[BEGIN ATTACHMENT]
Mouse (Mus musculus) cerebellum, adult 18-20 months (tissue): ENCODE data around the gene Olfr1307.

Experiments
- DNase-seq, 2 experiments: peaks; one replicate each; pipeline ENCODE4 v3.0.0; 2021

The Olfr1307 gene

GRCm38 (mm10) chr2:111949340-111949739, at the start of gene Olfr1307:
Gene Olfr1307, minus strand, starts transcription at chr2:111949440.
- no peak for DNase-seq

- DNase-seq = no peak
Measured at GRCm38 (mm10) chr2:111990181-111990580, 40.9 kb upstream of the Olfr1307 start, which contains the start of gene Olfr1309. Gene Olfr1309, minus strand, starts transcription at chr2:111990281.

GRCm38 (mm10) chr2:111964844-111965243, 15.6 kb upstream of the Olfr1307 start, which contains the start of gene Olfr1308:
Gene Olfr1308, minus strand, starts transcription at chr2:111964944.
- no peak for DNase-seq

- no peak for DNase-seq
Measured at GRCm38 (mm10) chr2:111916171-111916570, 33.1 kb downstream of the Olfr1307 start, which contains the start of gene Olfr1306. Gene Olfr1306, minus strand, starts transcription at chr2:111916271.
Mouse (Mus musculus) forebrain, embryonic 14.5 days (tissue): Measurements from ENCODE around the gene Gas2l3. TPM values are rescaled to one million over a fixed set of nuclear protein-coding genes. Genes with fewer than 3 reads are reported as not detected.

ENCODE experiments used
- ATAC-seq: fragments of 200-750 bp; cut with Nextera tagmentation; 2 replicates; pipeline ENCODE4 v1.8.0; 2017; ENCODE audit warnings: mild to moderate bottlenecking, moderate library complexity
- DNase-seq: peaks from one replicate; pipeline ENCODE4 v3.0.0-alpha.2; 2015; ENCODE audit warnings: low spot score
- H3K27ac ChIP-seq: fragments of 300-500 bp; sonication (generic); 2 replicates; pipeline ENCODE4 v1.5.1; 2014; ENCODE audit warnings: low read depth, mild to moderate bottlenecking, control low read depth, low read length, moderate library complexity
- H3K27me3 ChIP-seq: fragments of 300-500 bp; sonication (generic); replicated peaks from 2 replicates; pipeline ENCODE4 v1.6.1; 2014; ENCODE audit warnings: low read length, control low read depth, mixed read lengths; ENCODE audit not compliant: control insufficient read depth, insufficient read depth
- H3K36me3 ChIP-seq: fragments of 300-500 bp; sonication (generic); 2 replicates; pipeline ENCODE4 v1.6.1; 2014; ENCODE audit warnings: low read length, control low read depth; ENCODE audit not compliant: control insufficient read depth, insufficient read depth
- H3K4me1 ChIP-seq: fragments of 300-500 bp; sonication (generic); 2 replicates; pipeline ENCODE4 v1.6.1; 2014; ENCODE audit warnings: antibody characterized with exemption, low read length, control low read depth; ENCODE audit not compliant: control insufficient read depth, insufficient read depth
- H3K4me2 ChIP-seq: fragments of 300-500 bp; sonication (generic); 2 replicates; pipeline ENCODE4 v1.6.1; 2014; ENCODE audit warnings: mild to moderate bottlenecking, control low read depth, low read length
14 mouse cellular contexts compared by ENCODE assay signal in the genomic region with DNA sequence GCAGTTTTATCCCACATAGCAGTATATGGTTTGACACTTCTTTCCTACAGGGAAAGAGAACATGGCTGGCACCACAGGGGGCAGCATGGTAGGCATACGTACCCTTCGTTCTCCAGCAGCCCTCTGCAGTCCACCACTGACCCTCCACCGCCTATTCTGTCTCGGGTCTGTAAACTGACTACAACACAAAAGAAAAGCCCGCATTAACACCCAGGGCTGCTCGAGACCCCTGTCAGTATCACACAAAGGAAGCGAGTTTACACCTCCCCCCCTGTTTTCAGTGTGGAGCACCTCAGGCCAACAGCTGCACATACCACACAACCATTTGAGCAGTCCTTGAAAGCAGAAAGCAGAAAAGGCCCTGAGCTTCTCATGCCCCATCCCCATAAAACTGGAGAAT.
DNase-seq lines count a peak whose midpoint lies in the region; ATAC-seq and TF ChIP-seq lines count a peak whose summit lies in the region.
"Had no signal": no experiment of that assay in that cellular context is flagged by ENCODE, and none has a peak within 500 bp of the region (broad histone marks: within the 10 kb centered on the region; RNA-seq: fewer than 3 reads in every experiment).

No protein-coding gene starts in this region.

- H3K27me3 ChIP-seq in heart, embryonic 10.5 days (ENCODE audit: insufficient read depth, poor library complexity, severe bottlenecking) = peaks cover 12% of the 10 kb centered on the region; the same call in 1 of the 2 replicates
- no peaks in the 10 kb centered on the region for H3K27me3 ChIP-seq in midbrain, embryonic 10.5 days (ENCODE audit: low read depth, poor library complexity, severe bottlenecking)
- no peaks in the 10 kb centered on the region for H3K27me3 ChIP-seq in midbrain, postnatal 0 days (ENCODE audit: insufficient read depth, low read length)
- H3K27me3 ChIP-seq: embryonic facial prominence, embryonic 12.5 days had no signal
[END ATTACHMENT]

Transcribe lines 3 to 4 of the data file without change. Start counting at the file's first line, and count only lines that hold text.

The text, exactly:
- DNase-seq, 2 experiments: peaks; one replicate each; pipeline ENCODE4 v3.0.0; 2021

The Olfr1307 gene